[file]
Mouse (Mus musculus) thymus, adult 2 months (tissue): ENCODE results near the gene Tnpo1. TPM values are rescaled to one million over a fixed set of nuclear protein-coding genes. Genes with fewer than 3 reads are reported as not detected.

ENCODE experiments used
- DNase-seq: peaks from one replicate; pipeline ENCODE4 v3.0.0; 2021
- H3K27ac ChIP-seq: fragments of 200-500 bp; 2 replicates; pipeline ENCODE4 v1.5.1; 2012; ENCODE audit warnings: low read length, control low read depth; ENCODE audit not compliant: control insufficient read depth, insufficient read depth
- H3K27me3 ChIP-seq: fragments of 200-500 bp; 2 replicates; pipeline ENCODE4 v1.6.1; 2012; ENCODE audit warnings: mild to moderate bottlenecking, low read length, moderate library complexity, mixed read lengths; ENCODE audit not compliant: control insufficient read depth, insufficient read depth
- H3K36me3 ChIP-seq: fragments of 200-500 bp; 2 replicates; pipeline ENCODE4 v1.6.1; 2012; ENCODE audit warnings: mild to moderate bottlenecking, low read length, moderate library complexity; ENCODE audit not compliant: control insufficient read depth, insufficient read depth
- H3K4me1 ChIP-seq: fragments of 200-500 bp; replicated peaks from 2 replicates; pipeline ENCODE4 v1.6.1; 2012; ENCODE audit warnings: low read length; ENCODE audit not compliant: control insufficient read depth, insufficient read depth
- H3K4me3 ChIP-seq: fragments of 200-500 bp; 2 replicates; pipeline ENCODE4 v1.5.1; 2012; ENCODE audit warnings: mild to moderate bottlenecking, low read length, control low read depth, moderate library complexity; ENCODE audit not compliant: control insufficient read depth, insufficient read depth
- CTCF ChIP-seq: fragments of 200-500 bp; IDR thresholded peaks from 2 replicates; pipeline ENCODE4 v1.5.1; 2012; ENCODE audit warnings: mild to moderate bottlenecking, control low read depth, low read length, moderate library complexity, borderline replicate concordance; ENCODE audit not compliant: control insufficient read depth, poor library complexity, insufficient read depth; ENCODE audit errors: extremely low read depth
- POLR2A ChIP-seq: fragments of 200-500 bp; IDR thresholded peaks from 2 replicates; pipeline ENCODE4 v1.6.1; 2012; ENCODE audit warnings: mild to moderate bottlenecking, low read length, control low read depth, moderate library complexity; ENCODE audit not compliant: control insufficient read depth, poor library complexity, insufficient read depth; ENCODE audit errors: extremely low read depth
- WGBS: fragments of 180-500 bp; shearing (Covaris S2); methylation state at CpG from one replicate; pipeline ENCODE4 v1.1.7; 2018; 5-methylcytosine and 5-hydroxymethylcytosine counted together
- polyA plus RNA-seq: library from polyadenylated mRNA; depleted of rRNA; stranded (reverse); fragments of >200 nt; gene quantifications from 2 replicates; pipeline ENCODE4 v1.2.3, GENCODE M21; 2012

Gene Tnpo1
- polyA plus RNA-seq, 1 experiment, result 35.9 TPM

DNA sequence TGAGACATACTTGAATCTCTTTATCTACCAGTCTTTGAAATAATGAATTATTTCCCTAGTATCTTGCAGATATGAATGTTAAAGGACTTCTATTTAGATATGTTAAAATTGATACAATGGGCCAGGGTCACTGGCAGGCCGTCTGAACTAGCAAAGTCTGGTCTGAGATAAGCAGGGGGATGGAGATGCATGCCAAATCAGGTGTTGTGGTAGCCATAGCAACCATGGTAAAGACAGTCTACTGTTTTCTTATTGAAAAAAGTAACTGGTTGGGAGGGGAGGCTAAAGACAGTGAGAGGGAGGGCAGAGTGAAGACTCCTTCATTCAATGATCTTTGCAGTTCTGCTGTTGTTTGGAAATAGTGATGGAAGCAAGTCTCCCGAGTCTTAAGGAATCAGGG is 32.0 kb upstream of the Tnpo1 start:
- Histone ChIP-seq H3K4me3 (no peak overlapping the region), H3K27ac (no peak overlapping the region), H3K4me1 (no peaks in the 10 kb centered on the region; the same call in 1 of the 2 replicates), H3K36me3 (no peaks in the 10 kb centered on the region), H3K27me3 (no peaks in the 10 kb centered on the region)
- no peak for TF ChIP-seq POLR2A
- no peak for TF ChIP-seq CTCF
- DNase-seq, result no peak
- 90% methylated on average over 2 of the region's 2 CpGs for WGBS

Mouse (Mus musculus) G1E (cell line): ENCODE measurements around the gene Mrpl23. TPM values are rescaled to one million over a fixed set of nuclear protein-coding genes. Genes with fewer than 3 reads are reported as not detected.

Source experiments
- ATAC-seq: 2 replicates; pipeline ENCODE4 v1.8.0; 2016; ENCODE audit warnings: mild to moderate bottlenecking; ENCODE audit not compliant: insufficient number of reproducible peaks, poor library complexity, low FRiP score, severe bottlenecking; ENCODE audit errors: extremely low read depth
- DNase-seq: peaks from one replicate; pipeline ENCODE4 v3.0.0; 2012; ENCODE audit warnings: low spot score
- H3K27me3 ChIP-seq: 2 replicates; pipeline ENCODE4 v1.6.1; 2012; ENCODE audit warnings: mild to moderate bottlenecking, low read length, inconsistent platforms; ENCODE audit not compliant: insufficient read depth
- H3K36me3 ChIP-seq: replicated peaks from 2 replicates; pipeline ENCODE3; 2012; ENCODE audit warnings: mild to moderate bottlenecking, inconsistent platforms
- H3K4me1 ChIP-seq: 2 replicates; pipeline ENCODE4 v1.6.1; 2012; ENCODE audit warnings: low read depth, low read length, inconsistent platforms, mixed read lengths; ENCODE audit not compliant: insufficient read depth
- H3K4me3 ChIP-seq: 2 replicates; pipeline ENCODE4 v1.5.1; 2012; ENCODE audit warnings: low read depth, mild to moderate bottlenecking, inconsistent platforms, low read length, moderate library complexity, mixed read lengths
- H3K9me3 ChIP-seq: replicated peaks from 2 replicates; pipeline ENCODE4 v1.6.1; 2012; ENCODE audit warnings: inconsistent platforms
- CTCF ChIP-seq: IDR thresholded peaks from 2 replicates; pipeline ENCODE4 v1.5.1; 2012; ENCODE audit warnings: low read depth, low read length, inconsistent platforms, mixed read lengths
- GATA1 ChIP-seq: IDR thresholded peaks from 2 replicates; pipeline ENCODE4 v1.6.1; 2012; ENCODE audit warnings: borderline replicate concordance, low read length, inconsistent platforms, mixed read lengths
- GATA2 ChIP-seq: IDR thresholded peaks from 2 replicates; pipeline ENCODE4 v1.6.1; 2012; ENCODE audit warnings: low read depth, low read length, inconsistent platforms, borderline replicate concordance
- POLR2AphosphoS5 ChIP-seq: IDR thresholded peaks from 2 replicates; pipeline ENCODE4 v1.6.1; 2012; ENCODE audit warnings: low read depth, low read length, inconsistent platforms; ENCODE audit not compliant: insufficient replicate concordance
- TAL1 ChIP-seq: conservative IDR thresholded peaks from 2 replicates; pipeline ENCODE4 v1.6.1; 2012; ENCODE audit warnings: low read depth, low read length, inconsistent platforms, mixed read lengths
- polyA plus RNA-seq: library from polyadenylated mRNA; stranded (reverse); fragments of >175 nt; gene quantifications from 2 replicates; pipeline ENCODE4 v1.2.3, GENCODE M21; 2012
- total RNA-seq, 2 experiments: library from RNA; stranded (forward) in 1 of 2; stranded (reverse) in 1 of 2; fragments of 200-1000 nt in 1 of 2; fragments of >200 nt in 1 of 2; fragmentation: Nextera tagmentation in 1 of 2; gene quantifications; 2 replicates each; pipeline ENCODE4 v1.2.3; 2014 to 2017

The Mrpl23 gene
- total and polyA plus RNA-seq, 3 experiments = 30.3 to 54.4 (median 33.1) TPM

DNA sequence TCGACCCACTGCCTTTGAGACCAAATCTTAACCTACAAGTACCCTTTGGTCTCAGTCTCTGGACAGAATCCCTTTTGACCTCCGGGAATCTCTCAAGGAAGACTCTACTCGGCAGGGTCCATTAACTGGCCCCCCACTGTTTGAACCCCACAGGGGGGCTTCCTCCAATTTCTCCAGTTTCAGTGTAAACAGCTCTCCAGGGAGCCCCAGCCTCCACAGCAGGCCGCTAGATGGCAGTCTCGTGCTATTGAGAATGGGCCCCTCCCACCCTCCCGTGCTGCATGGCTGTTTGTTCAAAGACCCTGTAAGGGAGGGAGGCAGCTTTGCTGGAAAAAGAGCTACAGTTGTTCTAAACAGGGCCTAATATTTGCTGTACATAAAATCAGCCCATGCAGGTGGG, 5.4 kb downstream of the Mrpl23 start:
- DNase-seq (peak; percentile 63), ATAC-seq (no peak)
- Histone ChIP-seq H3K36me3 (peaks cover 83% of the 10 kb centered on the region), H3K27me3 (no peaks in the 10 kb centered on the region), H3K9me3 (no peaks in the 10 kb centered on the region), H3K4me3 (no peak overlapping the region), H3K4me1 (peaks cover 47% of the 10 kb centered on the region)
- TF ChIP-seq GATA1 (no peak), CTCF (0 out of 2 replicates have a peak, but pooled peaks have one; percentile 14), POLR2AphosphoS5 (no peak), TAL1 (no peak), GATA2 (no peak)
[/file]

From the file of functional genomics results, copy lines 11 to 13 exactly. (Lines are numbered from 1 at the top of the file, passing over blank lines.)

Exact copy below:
- WGBS: fragments of 180-500 bp; shearing (Covaris S2); methylation state at CpG from one replicate; pipeline ENCODE4 v1.1.7; 2018; 5-methylcytosine and 5-hydroxymethylcytosine counted together
- polyA plus RNA-seq: library from polyadenylated mRNA; depleted of rRNA; stranded (reverse); fragments of >200 nt; gene quantifications from 2 replicates; pipeline ENCODE4 v1.2.3, GENCODE M21; 2012

Gene Tnpo1